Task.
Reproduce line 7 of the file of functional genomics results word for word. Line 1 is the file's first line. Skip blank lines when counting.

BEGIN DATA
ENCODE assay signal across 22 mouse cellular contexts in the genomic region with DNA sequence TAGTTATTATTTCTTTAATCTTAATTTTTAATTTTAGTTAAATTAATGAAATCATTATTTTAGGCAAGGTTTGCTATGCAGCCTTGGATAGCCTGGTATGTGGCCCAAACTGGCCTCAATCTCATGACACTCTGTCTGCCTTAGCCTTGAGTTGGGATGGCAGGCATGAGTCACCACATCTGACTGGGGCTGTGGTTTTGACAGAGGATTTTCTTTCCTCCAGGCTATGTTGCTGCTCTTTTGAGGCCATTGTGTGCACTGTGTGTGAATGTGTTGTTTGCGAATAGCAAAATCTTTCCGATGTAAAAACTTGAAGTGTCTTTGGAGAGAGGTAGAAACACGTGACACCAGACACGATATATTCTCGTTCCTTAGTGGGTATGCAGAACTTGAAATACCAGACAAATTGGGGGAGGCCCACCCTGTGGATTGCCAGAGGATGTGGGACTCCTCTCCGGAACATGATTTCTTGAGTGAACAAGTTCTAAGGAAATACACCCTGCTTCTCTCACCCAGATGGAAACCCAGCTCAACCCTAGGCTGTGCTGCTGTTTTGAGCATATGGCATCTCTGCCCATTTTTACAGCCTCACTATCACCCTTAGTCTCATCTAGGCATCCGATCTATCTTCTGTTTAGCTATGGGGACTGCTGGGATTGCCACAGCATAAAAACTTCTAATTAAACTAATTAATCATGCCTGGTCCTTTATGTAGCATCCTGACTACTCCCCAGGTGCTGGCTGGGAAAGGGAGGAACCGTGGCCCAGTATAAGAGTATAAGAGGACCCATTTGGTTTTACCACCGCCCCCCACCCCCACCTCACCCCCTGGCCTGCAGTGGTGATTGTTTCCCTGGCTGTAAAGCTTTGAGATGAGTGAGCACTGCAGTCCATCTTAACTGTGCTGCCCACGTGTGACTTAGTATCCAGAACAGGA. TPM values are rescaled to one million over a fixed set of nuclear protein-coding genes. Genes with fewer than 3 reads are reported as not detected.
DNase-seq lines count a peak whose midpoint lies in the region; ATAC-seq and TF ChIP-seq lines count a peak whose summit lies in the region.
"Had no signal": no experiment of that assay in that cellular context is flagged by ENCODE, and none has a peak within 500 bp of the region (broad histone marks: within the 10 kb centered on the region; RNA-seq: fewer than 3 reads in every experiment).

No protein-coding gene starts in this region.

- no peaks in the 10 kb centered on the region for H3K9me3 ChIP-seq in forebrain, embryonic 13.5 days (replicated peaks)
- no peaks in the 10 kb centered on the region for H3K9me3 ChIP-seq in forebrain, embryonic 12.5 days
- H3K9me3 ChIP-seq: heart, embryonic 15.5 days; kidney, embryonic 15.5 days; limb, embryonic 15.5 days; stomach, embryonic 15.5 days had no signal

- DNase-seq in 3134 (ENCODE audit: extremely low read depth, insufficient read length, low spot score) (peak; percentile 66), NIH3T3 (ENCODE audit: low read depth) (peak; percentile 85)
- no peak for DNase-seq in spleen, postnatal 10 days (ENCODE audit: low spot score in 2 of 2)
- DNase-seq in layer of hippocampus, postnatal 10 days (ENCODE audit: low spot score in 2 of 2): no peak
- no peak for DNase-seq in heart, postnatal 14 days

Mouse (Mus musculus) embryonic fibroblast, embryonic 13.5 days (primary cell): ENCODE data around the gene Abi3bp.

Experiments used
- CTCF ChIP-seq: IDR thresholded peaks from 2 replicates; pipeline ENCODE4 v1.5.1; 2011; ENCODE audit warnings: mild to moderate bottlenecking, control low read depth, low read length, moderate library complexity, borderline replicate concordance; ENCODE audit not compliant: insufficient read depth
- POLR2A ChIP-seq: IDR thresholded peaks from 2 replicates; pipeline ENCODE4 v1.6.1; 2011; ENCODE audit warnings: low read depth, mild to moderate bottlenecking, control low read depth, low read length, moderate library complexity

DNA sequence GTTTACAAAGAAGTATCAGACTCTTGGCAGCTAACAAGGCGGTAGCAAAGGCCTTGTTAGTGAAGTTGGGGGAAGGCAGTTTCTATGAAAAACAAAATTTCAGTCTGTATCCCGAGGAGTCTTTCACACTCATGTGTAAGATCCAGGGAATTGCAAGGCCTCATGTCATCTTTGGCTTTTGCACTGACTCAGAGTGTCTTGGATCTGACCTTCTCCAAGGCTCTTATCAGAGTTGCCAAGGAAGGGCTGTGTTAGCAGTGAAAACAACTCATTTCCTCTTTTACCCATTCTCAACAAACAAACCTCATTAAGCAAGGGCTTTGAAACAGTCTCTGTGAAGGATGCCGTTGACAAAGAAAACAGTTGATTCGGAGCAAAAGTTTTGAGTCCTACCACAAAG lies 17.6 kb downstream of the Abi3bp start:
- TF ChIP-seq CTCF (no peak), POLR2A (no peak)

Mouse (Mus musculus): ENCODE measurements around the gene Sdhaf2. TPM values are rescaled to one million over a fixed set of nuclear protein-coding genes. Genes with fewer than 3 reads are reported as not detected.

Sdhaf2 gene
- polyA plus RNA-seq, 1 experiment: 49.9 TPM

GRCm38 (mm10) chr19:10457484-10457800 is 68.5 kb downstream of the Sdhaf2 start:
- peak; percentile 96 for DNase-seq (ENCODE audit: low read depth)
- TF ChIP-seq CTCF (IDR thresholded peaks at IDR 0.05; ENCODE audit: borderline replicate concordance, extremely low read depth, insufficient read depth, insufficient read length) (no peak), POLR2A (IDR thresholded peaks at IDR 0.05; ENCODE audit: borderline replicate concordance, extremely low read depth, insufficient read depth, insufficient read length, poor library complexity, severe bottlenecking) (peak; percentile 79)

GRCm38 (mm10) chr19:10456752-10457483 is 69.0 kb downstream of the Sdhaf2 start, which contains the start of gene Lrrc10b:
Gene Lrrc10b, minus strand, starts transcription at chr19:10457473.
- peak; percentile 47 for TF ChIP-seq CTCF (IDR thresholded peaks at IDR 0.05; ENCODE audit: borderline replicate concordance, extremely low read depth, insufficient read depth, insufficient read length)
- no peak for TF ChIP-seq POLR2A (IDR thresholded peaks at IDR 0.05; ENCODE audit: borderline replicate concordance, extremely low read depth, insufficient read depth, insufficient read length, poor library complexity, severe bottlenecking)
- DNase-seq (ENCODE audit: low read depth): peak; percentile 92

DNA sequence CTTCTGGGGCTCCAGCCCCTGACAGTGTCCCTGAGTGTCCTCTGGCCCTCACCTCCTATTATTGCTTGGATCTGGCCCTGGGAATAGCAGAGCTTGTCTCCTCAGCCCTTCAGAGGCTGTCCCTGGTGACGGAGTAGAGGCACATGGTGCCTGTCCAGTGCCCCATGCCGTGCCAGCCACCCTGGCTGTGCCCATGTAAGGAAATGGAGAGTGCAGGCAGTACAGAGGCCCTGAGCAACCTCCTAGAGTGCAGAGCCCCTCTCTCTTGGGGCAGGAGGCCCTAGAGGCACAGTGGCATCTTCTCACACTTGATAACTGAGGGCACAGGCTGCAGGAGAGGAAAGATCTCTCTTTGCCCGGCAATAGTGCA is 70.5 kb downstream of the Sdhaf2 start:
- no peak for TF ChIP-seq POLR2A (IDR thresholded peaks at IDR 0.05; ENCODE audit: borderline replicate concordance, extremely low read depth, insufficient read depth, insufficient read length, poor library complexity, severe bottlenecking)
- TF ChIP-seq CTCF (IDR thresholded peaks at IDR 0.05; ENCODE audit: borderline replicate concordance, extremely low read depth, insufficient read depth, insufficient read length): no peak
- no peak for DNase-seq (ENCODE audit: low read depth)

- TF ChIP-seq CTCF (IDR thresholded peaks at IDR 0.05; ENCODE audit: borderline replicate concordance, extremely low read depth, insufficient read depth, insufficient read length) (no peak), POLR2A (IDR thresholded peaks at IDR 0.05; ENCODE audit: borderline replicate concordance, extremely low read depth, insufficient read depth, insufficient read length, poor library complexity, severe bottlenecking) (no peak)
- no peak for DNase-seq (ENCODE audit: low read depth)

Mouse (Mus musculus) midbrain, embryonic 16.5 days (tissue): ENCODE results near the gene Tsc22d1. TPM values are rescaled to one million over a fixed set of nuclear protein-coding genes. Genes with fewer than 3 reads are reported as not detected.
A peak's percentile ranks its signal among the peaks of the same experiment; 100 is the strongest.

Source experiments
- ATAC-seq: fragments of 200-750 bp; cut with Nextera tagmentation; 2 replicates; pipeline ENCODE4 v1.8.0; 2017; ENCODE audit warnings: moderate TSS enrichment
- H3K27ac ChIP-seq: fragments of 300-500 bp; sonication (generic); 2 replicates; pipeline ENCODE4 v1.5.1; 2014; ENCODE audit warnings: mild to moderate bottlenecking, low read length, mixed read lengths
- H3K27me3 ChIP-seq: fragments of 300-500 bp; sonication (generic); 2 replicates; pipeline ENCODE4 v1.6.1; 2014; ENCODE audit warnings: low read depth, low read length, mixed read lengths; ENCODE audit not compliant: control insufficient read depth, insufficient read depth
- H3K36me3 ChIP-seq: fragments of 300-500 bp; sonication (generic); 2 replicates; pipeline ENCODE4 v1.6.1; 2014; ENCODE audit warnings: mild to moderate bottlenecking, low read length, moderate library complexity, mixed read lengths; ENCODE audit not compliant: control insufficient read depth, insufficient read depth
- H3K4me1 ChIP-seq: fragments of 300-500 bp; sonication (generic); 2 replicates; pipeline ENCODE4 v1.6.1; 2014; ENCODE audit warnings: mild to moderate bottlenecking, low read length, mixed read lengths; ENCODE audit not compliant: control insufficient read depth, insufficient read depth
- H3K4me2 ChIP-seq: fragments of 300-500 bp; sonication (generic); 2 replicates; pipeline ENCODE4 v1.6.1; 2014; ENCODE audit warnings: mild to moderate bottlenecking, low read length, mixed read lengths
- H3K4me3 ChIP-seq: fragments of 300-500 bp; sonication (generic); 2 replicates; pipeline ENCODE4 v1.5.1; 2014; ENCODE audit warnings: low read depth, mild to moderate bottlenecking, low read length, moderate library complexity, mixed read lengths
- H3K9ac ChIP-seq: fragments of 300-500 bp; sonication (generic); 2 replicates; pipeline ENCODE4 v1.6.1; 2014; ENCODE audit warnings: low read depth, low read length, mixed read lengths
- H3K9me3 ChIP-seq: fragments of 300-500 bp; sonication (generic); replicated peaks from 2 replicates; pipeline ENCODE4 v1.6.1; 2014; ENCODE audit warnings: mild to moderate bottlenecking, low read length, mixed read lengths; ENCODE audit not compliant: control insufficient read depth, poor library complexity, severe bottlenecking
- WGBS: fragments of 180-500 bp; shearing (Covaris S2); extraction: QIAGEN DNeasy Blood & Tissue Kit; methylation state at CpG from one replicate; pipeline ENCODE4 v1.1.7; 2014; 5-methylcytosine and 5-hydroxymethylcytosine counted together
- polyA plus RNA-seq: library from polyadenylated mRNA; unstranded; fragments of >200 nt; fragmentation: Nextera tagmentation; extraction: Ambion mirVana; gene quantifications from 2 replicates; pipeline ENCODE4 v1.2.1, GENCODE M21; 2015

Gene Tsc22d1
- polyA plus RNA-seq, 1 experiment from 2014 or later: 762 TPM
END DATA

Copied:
- H3K9me3 ChIP-seq: heart, embryonic 15.5 days; kidney, embryonic 15.5 days; limb, embryonic 15.5 days; stomach, embryonic 15.5 days had no signal